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Cottonwood Wick Issues?


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Hi all!!!

 

New to this site/forum and candle making. I've seen a small handful of comments or threads about the Cottonwood wicks from Northwood, but wanted to see if I could get any further info/advice.

 

I've got 4 candles so far that I've tested. For reference, the candles are in 9oz straight sided jars (2.88" D and 3.5" H), using the coconut apricot wax from Lab and Co (Woodenwick). Out of the 4 candles I've tested so far, 2 have been with wood wicks, 1 with a Cottonwood CW-40, and 1 with a Small Ribbon Wick. The wood wicks seem to be burning great - I've never burned one before so this is just based off of research. The Ribbon Wick seems to also be doing well.

 

My issue is with the Cottonwood. I really want to like them - the flame is beautiful and so unique when lit. However, a little before hour 3 of my burns, the flame starts getting really tall and sooting like crazy. I did see someone on here say that they should be self trimming if taken care of properly, but I am trimming them pretty short before lighting.. Is there something even more specific that I should be doing to prevent the sooting and large flame? I also read that there were a few others out there with the same issue. Someone suggested sizing down, but the wick already seems kind of slow burning compared to the Ribbon and Wood wick, so I'm unsure on that. The scent throw isn't really that great in comparison either. Is the real issue that I need to size down, and the ribbon and wood wick are actually too large for the vessel?

 

Any and all advice on the wicks would be GREATLY appreciated - not just on the Cottonwood wicks, but on anything! I'm not making these candles to sell, but I want them to be well made since I'm considering making some for gifts.

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I haven't used the Lab and Co yet but I have used  coconut 83 and IFI 6046 waxes and from that I can tell you that the coconut wax creates the high flame. One thing I have done and others on here have done is add a little beeswax to harden up the wax to tame the flame or you can add more Soy to it.  I wouldn't add more than 5%  of the beeswax because it tends to cause cracking in the wax. Try different mixes and keep testing is all I can say.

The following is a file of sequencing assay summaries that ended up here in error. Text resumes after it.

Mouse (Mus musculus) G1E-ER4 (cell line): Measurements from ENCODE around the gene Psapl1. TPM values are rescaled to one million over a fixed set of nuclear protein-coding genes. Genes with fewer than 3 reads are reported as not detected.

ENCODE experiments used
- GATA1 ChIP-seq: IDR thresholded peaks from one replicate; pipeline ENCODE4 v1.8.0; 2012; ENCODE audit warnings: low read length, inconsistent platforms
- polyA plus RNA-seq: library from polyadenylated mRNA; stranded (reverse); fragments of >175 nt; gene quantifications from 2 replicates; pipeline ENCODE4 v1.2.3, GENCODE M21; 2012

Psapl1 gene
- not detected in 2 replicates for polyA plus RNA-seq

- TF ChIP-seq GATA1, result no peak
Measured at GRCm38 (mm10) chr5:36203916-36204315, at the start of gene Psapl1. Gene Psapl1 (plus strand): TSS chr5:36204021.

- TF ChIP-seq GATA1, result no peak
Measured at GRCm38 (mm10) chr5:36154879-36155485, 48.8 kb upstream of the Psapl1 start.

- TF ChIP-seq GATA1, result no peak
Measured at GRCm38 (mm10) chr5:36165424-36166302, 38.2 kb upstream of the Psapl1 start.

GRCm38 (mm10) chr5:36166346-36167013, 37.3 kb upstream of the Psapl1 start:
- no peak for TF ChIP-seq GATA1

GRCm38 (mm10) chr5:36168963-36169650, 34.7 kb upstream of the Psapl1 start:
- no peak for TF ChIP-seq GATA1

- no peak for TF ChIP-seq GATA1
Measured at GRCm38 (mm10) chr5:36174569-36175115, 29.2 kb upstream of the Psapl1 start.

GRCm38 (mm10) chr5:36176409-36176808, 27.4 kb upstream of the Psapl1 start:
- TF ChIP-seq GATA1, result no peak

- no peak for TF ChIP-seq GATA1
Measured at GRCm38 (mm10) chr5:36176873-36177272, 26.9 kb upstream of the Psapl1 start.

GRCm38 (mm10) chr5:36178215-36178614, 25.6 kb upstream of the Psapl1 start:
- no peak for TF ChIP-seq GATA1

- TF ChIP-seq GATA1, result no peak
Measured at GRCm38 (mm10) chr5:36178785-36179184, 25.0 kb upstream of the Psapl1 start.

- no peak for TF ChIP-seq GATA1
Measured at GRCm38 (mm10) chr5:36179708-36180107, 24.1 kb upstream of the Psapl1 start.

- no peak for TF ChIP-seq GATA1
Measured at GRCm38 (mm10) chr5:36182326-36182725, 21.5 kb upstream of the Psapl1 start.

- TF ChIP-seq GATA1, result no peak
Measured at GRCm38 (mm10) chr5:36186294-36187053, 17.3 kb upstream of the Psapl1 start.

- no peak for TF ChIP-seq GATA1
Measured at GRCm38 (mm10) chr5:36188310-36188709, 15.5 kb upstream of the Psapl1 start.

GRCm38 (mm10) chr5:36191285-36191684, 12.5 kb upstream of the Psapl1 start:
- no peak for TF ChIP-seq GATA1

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Cw40 is a pretty huge wick for that size jar, regardless of the wax.  Coconut 83 gets hot and will flare with that for sure.

 

of course some depends on the actual lot of wax and FO you’re using, but I would dial it down to a cw20 or 30.  I was not comfortable enough with cw to consider them for sale.

 

wooden wicks in coconut also have their issues once you burn down a bit. 

 

In both cases, more soy wax can help tame things.

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Coconut 83 is so bad I am about to throw it out the window. Every single wick I own mushroomed. Maybe its the beeswax I had to add to it, who knows.  On a good note, I am finding that the 6046 wicks pretty easy, im guessing because of the paraffin.  TallTayl did you have better luck with wood wicks in the coco 83 instead of the regular wicks?

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I think the coco83 problems are lot specific.  Of the couple dozen cases I have and have gone through they are remarkably different in composition and performance. 

 

First cases burned dirtier than the last 10. The first cases were greasy, like Vaseline. The last 10 white and smooth more like soy.

 

having enough to test gave me a runway to “fix” the issues, but what an unneeded pain and expense just to make a silly candle. 

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16 hours ago, TallTayl said:

Cw40 is a pretty huge wick for that size jar, regardless of the wax.  Coconut 83 gets hot and will flare with that for sure.

 

of course some depends on the actual lot of wax and FO you’re using, but I would dial it down to a cw20 or 30.  I was not comfortable enough with cw to consider them for sale.

 

wooden wicks in coconut also have their issues once you burn down a bit. 

 

In both cases, more soy wax can help tame things.

 

17 hours ago, CaptnKush said:

I haven't used the Lab and Co yet but I have used  coconut 83 and IFI 6046 waxes and from that I can tell you that the coconut wax creates the high flame. One thing I have done and others on here have done is add a little beeswax to harden up the wax to tame the flame or you can add more Soy to it.  I wouldn't add more than 5%  of the beeswax because it tends to cause cracking in the wax. Try different mixes and keep testing is all I can say.

 

I just purchased 2lbs of 464 and C-3 each from Flaming Candle to test the mixing, and will wick down to the CW-20 and CW-30 for more testing!

 

And as it turns out, I did start noticing some things about the wood wick an hour after I posted my original question. The wick seemed to have a little tunnel/crater around it, and air bubbles. Some of which actually started bubbling up to the surface at a rapid pace! The melt pool also doesn't come close to the edges of the jar, even after 4 hours. Hopefully this is all something that mixing some soy in can help with.

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All of that bubbling means that there’s a cavity down there. That is so common with wood wicks!

 

Another thing with woodwock is there’s a lot of air inside of the wick itself. I usually throw mine in a presto pot of wax and basically deep fry it until it stops bubbling. This keeps the wax draw consistent from first light to last burn.

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